Few other Olympic Games in recent memory created as much controversy as Rio 2016, but all of the airport, hotel, and transportation upgrades bode well for continued tourism development over the long-term.
But is the country being transparent enough in its marketing messages to really convey what "ecotourism" really is, or just how sustainable Costa Rica really is for travelers, locals, and indigenous flora and fauna alike?
"Rio: Beyond The Map" is Google showing off what destinations can do with its Street View technology to provide an immersive and self-directed virtual experience, combining both 360-degree video and traditional digital content.
The question of when to return to a destination following a a natural disaster or violent incident is always a difficult one. But when a cautious leader says "come on back" it's a good time to go.
There are only so many Band-Aids you can put on a bad situation before they no longer stick. In Rio's case, it can probably manage to keep the bandages on for a few weeks for the sake of tourism but much larger problems loom for the long-term.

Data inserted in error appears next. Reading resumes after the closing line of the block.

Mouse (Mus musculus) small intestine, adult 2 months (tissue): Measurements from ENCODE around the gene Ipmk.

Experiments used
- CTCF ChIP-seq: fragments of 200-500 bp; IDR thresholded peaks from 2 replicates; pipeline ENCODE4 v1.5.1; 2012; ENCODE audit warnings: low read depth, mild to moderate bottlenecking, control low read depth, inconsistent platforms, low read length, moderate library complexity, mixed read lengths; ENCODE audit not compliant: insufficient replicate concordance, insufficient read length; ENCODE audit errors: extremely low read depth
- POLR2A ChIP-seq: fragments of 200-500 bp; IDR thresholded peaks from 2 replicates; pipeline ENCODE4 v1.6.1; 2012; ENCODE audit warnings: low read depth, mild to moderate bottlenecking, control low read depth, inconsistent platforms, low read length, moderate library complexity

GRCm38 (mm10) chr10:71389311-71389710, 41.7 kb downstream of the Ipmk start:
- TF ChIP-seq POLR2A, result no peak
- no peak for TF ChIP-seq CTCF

Not all UNESCO World Heritage Sites are that easy to travel to, but these seven are fairly accessible and, because they're the newest additions to the list, they haven't yet been swamped with crowds full of tourists just yet.
Brazil has enough Olympics issues to deal with beyond worrying about how tourists will communicate with business owners. In the grand scheme of the global event, the language barrier is muito pequeno (very small).
Machu Picchu is magnificent but tons of tourists are going to Peru to eat.
Brazil my have some serious financial challenges right now, but one thing countries tend to put first is security.
For that quintessential South Pacific experience of staying in an overwater bungalow, travelers need only head to the Caribbean now.